Diogenes with the Barrel-Organ, by Ferdinand Stamm (paperback)
The life and loves of a mid-19th century ambulant Bohemian organ-grinder, as told to Ferdinand Stamm (1813-80), a distinguished industrial entrepreneur, politician and writer, as portrayed by an early 21st century British organ-grinder.
The story by Stamm, republished and translated here for the first time, is semi-autobiographical and dates from just before the 1848 revolutions. Drinking beer in a village tavern on a hot summer afternoon, a mineralogist interviews an organ-grinder, a veteran of the Liberation War against the French Empire, drawing from him a detailed portrait of his social position, of his economic prospects, of his political views as the system created by Metternich after the defeat of Napoleon at Leipzig in 1813 crumbled, and, above all, of his musical mendicancy. Philosophical faction, you might say.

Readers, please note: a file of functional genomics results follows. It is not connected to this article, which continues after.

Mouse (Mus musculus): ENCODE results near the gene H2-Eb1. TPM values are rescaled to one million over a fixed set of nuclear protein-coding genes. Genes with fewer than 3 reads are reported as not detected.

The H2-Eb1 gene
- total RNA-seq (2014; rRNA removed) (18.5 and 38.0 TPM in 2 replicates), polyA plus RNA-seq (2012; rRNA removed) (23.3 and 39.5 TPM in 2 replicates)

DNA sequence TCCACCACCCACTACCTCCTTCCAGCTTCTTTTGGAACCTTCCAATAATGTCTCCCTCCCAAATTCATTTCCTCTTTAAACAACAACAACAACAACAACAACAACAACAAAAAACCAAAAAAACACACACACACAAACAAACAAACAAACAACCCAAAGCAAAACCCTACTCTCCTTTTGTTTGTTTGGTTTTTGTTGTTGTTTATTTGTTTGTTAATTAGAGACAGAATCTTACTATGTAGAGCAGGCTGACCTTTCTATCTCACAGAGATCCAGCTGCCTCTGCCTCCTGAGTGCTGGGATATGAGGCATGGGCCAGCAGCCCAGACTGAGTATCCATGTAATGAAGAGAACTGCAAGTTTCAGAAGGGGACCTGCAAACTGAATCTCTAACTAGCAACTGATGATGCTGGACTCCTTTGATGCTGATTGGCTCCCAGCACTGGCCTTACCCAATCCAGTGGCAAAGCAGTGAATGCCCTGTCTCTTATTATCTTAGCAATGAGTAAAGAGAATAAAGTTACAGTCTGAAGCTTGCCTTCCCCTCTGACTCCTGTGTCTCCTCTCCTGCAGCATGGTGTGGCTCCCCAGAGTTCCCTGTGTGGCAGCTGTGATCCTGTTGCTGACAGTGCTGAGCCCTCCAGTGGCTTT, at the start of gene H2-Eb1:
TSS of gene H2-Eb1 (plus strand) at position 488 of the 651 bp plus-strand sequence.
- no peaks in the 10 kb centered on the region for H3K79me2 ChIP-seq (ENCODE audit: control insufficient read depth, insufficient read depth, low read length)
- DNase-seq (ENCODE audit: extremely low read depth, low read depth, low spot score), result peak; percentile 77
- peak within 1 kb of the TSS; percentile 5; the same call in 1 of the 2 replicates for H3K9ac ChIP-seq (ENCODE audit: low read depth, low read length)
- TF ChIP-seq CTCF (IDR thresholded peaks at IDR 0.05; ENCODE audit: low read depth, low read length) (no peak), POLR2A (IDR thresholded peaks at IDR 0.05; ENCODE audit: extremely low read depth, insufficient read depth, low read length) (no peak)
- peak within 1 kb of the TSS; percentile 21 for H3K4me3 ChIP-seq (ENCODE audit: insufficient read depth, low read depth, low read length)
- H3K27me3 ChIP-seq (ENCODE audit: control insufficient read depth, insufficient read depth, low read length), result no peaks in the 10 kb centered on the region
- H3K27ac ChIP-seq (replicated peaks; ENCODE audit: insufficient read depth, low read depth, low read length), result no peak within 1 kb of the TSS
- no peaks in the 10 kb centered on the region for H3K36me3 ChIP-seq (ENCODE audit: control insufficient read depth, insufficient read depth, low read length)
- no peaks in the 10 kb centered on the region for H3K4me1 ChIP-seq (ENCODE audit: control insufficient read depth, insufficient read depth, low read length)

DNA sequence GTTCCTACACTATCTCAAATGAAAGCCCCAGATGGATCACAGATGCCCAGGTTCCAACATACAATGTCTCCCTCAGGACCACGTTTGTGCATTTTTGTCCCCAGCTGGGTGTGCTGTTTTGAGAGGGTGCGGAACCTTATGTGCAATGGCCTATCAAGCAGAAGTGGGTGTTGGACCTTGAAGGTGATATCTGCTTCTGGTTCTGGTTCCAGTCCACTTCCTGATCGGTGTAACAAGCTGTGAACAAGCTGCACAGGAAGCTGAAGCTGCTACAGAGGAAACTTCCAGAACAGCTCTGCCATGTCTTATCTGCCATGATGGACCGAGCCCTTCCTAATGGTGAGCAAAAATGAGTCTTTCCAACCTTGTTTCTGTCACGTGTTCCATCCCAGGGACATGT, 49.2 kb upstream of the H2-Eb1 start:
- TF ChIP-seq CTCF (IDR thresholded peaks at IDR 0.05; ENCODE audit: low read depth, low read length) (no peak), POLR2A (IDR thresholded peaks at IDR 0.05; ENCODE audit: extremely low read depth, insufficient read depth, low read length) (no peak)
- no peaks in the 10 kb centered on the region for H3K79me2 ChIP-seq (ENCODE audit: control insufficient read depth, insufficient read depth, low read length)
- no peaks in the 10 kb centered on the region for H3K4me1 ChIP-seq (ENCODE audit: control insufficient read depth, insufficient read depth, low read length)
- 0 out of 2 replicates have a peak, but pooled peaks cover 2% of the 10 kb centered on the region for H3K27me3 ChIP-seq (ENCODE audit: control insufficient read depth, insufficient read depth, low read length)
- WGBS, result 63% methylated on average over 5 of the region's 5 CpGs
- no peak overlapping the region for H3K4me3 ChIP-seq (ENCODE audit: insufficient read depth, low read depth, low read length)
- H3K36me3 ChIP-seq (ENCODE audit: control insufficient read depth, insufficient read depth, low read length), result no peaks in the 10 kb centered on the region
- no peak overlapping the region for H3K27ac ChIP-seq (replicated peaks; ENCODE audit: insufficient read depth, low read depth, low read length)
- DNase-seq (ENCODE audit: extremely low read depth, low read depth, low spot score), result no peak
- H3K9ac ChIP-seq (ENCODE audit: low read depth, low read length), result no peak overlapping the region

From an Ore Mountains family of German tenant miners, Stamm progressed from the village school to become a well-known popular educator (his hop book is a treasure trove for lovers of Saaz beer), politician (he promoted a conservative reformist agenda in the Bohemian national and Austrian imperial parliaments), industrialist (mining, iron and railways), fiction writer (a follower of Goethe and Jean Paul, among many others), and poet and singer.
The Singing Organ-Grinder’s contribution consists of an extended literary-historical prelude and postlude; tunes and (translated) lyrics for all the songs on Stamm’s grinder’s barrel (karaoke recordings and barrel organ arrangements will be made available later via the website); and walking instructions for organ-grinders who wish to follow in the infant Stamm’s footsteps in his first great descent from the cold and bleak Ore Mountains to the warm and populous valley of the River Eger, singing his songs as they go.